Rob here, real quick: I could not be more disappointed than I am right now. I am not saying the season is over, or that we have lost the division. But I am saying that there does not appear to be any hope to turn this around, unless about six of the guys from the everyday lineup just do complete 180s and start playing as well as they've been playing badly. Plus, yes, Fukudome is in free-fall.
I am not enjoying the 2009 season whatsoever, and will not do so until we are leading the division. God bless ya if you feel otherwise, but then again, if you don't care that the Cubs are playing like a bunch of turds what fell out of a tall cow's ass, then maybe you're playing an Enabler role for them.
He wants you to know that he isn't a bad guy. He's just passionate. Hey, we love passionate -- just ask our man Carlos. But the difference is that Carlos is passionate about winning. Milton Bradley is passionate about being right. In Bradley's deepest fantasies, he probably doesn't see himself hefting above his head a World Series trophy. No, he sees himself reading a letter or watching a report stating that MLB has conceded the existence of a conspiracy to ruin his career.
Self-righteous doesn't win ballgames, folks. Then again, neither does Milton Bradley.
When the Cubs signed him this past off season I think there were high hopes that he would be the offensive force the team has lacked since Sammy Sosa broke his bat in 2004. Instead he's this year's edition of 2002 Moises Alou -- out of shape, injury prone, and under-productive.
There was a silver lining back then, though. Pee-Hands would come back in '03 and '04 and put up ridiculously good offensive numbers even while alienating baseball fans everywhere with his -- in my opinion -- amphetamine-driven tirades and bad attitude. Everybody remembers Kent Mercker for knocking egos with Steve Stone; not as many people recall that Moises Alou was another one of a number of assholes on the '04 team. Still, if Bradley ever puts up Alouesque numbers, we'll be happy. The only problem is that it's not happening this year.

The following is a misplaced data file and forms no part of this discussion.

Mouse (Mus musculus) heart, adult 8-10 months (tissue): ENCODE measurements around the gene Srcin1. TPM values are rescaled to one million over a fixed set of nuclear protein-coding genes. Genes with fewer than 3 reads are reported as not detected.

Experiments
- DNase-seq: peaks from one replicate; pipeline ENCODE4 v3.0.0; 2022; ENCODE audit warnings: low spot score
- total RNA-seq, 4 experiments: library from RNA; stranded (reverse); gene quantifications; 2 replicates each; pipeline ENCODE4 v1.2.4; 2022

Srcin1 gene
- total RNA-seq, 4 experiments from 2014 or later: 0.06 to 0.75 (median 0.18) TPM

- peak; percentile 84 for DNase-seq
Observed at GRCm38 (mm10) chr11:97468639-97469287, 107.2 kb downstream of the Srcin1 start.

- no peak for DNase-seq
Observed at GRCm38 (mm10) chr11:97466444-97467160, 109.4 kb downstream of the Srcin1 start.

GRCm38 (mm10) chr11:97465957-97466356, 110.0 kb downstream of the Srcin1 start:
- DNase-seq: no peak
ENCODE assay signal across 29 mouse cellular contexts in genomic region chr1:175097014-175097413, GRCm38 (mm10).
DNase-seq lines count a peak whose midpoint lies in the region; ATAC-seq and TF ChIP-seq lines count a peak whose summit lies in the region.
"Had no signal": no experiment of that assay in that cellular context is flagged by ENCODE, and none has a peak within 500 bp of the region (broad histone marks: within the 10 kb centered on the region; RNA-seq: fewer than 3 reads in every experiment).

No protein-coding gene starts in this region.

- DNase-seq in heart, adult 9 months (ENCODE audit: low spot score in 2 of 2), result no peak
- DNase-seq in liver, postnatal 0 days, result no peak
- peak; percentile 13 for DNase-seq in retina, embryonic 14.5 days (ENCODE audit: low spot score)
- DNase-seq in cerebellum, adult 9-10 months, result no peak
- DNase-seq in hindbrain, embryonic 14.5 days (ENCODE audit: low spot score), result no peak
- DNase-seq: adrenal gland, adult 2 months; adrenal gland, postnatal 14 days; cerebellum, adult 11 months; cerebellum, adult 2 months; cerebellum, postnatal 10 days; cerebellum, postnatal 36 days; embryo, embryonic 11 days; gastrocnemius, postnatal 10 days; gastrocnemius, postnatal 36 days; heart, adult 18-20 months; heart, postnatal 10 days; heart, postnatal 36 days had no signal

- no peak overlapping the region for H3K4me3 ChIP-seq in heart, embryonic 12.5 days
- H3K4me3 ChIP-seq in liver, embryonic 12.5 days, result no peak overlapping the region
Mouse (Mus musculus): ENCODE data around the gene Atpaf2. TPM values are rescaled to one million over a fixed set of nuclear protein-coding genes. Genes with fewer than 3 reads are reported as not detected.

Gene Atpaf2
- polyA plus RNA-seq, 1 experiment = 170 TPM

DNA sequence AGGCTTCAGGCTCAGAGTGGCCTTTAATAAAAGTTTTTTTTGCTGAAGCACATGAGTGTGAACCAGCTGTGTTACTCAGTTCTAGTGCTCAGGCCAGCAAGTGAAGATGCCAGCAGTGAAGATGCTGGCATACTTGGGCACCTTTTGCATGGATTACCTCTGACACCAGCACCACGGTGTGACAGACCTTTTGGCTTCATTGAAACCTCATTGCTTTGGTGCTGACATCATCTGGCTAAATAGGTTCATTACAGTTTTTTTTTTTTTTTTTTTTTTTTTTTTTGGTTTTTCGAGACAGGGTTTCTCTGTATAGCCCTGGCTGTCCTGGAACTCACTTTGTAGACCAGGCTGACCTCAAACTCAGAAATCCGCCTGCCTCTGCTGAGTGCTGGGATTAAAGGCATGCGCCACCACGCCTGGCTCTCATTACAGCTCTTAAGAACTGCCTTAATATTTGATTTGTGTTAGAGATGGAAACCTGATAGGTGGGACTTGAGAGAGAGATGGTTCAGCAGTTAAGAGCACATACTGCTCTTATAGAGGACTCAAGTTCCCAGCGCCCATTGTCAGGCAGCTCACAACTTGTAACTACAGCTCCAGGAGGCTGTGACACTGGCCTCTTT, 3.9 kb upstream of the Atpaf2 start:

At this point, Don't Wake Daddy is batting .209 with an OPS of .689. But from May 7th to May 31st he batted .297 in 64 (19 hits) at bats with 3 doubles, a triple, and 3 homers. Hey, great. If he could do that over the span of 500 at bats we'd be looking at about 150 hits, 23 doubles, 23 homers, and a lot of big RBI. The only problem is that he then tore a muscle in his calf. With Bradley -- especially this year -- there's always a new issue.
I don't know. Maybe he'll start hitting again once he's seen some regular at bats. Maybe he'll get that AVG up to .250 this year. Maybe he'll even manage 20 homeruns. But at this point there's nothing Bradley could do -- short of October glory -- to save himself from being labeled a bust. He's just got too many problems, from injury to attitude, to be labeled a key contributor to the '09 team.
Therefore my message to Milton is this: stop caring about being right. Stop playing hurt. Accept that you will eventually need to spend some time on the DL. Stop pressing! You're not in Chicago to glorify Milton Bradley, or to win the hearts of your detractors, or to prove that there's a world-wide baseball conspiracy against you. You're here to win baseball games. So focus on that for a while, okay?
Brian Moehler sucks. Before tonight's game, he'd allowed 10 earned runs in 6.2 innings pitched against the Cubs this season. He was no better tonight, giving up another five runs in just three innings.
His replacements fared no better, as the Cubs feasted on Astro pitching. Five Cubs ended the night with multiple hits, and a couple of young-and-struggling types in particular boosted their numbers with great hitting.
Mike Fontenot went 4-for-5 on the night, including a double and his sixth home run. And right on cue, Geovany "I love you, Rob!" Soto went 3-for-5. Unfortunately for Soto, however, while a three-hit night is great for the OBP, he'll need more than singles to return to his '08 form.
On the other side of the ball, Ted Lilly pitched a great game, and was an out away from a sub-3.00 ERA on the season. Furthermore, after being given a big lead, Aaron Heilman and Sean Marshall both threw strikes, giving up a combined zero walks.
There was really only one negative aspect to tonight's game.
That was having to watch Milton Bradley try to remember how to hit major league pitching throughout the game. Bradley ended up leaving ten men on base, going 0-for-6 with three strikeouts and at least one weakly hit pop-fly in foul territory that I remember.